I really like gekiganwing idea of letting Kenichi Nishi make a FF (I'm a huge fan of his), but he left Skip because he felt that working in a large company kills his creativity, plus Moon was about breaking RPG convention and turning them upside-down, it's pretty much an anti-RPG. So he probably won't be interested, but it's a cool idea.Edited October 2013 by Fresh_Paprika
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  • Avatar for CK20XX #15 CK20XX 4 years ago
    I seem to recall that at its peak, Final Fantasy was one of the most respected RPG experiments in existence. Emphasis on "experiment". Every game stood on its own. Every game was unique. Every game played a bit differently. Even when people went, "WHAT? They eliminated EXP points AGAIN?!" they still admired the series and what it tried to do.

    So I'm not sure a committee will help the series. Actually it might only make it worse, since such organizations exist to keep things on track, and Final Fantasy was the most renowned when it kept wandering off track to toy with RPG conventions. What they need more than a committee, perhaps, is someone who embraces the only rule of Calvinball: you never play it the same way twice.
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  • Avatar for Clawglip #16 Clawglip 4 years ago
    Uematsu. Because apparently he's not doing anything else...?
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  • Avatar for Stealth20k #17 Stealth20k 4 years ago
    @jeremy.parish But they made those games over 15 years ago with teams which no longer exist. Its down the drain, the time for circling happened when they decided to make 13 a trilogy imo
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  • Avatar for brionfoulke91 #18 brionfoulke91 4 years ago
    If modern Final Fantasy games have one strength, it's game-play. Every new game has a new and interesting system. Even newer games in the series are often very innovative, like 12. And even maligned entries like 13 have fresh and interesting battle systems that stand apart from everything else.

    I think modern Final Fantasies have two distinct weaknesses: story and music. Up until FF9, the soundtracks were always fantastic under Uematsu's watch. Now, they are a bit more hit and miss... nobody talks about it, but both FF12 and 13 had pretty weak and forgettable music compared to earlier games, although there were still a few amazing tracks like FF13's main battle music.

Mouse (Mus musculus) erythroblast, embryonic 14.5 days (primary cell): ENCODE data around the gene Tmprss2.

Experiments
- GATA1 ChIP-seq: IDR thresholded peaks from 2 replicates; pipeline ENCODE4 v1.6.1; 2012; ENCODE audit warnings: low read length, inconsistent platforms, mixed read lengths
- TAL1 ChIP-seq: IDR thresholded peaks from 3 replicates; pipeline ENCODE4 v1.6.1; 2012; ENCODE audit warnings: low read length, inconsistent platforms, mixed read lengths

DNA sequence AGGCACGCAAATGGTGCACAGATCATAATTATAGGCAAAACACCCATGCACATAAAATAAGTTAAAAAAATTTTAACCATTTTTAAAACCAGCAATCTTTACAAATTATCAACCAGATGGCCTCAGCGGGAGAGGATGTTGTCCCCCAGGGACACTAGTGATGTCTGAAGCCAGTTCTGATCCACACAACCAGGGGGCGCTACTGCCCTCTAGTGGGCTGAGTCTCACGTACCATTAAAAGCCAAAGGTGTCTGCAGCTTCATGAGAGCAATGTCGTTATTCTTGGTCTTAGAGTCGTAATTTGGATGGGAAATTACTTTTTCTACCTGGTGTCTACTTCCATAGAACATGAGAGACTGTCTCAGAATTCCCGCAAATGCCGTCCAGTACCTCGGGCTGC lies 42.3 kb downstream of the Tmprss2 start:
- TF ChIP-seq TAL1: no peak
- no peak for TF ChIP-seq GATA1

And the main problem with the storytelling in more recent Final Fantasies is very much the same problem with a lot of modern Hollywood movies... they feel like they are trying too hard to appeal to too many people, and are too manufactured and tampered with by committees.
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  • Avatar for CK20XX #19 CK20XX 4 years ago
    @Stealth20k Actually, if you do your history research, you'll find that it happened far earlier than that. The fall began with the failure of Final Fantasy: The Spirits Within, a film so bad that it was what pressured Hironobu Sakaguchi to resign in the first place. Things haven't been the same since.

    I know that the film killed Square Pictures and nearly killed the merger with Enix, but looking at what's become of Squeenix now, I think Sakaguchi should have been allowed to make that mistake, as big as it was, and try again. So... I think I may actually agree with@curryking3 wholeheartedly, now that I think about it. Would someone at Square Enix please beg Sakaguchi to come back?
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  • Avatar for Macstorm #20 Macstorm 4 years ago
    Naoki Yoshida has done such a fantastic job with FFXIV, that I would trust him with another FF. Especially since FFXIV feels very much like a single-player Final Fantasy. Put him at the helm and let Hiroyuki Ito do his magic with the battle system (still love FFXII's system) and we're golden.
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  • Avatar for Stealth20k #21 Stealth20k 4 years ago
    @CK20XX Nothing you said was new information to me.
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  • Avatar for easter #22 easter 4 years ago
    Just picked up FFIX for my Vita the other day. Amazing game. It was the one that got away. It's remarkable how well it holds up. The charm and craft of those old Square games distilled into the perfect swansong for the PSOne.

    Try getting 'Jesters of the Moon' out of your head. Just try!

    I don't really have anything to add to the main discussion at hand, because my only experience is with the PSOne generation of titles. I want to say "Yeah, whoever worked on those titles," but it's clearly not that easy, nor what would necessarily move the series forward (or stay on track, such as it were).

    The market's changed, audiences change, so do franchises. Unless you're Nintendo I suppose. I will opine one thing though: the character designs of the new age Final Fantasies (since 10 onward) haven't really appealed to me. Character design is a big thing after all; like someone else said, have Amano's surreal, painterly style come to life as an experiment. His work is much too iconic to be squandered on logo titles only.Edited October 2013 by easter
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  • Avatar for tyetheczar #23 tyetheczar 4 years ago
    Found this thread on NeoGAF detailing why Toriyama and Kitase are "destroying" the brand:
    http://www.neogaf.com/forum/showthread.php?t=493486

    It's a fantastic, revealing read that proves something isn't right at Squeenix.

    And for the record: Hiroyuki Ito. That's the only answer.Edited November 2013 by tyetheczar